Gateway To The Unstressed: A Midwestern Student’s Take On Studying In Paris

Kashish (Center in White) with friends that she met in Brussels in Istanbul, Turkey with her

Kashish with two WashU friends (who didn’t study abroad) near the Eiffel tower when they came to visit for spring break

During my college application process, I was excited by the opportunity to study abroad. When I chose to attend WashU, spending a semester abroad seemed even more imperative. Growing up in St. Louis — and then also attending college in the same city — I really wanted to experience the excitement and discomfort of exploring a new city and learning different cultures.

Once I arrived at WashU, I began planning for my abroad experience. I made sure that I was taking enough credits each semester to ensure that I wouldn’t fall behind if I were to go abroad. At the same time, I began discussions with my advisor about how to go about the process. As much as I planned my first semester at WashU, I never could have anticipated the events that would follow later that school year: COVID-19.

As my time in college progressed, the odds of me going abroad grew increasingly slim. As I started my junior year of college, I had resigned myself to staying in St. Louis for all four years at the university. Many of my friends had begun creating contingency plans for staying in St. Louis the next semester. Plus, our friends who weren’t going abroad were getting excited about the idea that we would stay with them for the full year. Against all odds — even with the uptick in cases due to the Omicron variant — WashU’s study abroad programs were given the green light to continue. Before I knew it, I had landed in Paris, France, ready to start my semester abroad.

It truly is a unique experience traveling abroad in the middle of a global pandemic. There are many challenges that we had to experience that the students before us hadn’t. With this post, my hope is to shed light on some of them (and all the other intricacies that come out of going abroad in general). That way, you can navigate your study abroad experience in a post-pandemic world.


Kashish with a couple friends at Templo de Debod in Madrid, Spain to watch the Sunset

The transition from high school to college requires a big learning curve. However, before their abroad experience, students rarely acknowledge the adjustment period. When I decided to go abroad, I didn’t want to choose a program that had all my friends in it—I wanted to push myself out of my comfort zone and give myself the opportunity to meet new people. After all, isn’t that what going abroad is all about?

On top of not knowing many people on my program, I decided to go to a country where I didn’t speak the language and immersed myself in a culture much different than that of the United States. For the first couple of weeks, this combination made it challenging to feel like I had made a home in the new city I had chosen to live in for the next four months. I remember leaving my first week of French class, a class where we exclusively spoke the language for 2 hours a day, feeling extremely far away from home and the people I loved. It felt like I was alone in that moment. Leaving French class that Friday, I happened to talk to one of the girls on my program and it turned out she also felt a lot of the same things I was. It was a reality check for me—just because people weren’t being outward with their difficulties adjusting to a new environment, it didn’t mean that they weren’t feeling what I was.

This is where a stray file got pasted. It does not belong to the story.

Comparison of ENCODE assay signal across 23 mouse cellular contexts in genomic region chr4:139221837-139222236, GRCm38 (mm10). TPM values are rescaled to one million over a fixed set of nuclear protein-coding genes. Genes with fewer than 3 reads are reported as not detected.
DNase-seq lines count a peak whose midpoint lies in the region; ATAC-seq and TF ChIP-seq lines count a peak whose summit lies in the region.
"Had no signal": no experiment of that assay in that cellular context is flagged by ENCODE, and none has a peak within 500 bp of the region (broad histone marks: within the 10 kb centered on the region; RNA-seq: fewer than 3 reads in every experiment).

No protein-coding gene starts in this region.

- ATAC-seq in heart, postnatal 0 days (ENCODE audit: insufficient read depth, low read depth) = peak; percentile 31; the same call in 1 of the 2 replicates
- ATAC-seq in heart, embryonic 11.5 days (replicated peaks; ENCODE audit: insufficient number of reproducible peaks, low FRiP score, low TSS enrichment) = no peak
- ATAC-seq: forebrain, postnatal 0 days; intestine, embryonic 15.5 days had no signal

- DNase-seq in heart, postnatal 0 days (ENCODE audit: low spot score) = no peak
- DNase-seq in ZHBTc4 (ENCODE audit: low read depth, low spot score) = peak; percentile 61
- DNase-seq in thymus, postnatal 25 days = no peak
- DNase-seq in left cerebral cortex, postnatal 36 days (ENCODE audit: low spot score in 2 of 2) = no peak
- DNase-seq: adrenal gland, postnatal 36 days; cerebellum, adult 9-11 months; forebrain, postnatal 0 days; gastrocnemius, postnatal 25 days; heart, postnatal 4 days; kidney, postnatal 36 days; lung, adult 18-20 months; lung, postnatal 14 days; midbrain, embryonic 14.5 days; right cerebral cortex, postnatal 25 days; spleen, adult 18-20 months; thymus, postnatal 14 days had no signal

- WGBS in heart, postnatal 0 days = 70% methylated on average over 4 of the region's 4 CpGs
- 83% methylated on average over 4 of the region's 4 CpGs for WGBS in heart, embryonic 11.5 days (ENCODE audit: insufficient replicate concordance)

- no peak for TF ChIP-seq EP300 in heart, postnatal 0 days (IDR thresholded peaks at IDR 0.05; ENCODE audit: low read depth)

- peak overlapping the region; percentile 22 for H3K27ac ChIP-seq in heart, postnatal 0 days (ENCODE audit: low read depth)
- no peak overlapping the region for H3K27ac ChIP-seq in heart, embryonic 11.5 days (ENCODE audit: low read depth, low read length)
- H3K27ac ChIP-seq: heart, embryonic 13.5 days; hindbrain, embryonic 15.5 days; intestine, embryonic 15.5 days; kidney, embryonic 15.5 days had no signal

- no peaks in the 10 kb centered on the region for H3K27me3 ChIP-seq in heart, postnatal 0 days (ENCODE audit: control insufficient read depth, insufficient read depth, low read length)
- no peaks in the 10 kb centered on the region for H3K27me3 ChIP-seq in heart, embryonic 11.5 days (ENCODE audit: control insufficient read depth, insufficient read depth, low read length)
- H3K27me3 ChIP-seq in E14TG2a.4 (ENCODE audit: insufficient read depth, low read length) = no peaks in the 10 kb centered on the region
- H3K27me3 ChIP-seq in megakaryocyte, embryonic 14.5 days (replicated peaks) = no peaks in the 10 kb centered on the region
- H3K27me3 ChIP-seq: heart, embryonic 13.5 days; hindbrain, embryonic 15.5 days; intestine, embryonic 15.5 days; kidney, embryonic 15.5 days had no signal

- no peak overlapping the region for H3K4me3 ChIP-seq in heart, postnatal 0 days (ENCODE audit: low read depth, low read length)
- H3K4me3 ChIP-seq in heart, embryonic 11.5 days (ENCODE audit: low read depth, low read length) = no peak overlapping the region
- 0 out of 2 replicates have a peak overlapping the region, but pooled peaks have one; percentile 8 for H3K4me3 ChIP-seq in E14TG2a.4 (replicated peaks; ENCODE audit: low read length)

This phenomenon can be even more challenging within our generation because of the prevalent use of social media. Through social media, it can feel like everyone has found a place for themselves in their abroad program and you are the only one struggling with it. I will be the first to say, that simply isn’t true.  Most people have moments throughout their abroad experience where they feel out of place in their new city. That may happen because of a language barrier, being away from friends and family, or simply just acclimating to a new environment. Spending time with other people in your program and talking about your respective feelings and experiences can help. In addition, something that I found to be especially helpful was allowing myself to spend some time alone and explore the city by myself to understand how I fit into the new region. I found that I really enjoyed taking walks around the city and spending time reading and people watching in some of Paris’ beautiful gardens and plazas. With time, I was able to meet people, both in my program and elsewhere in the city, and make long-lasting and meaningful friendships.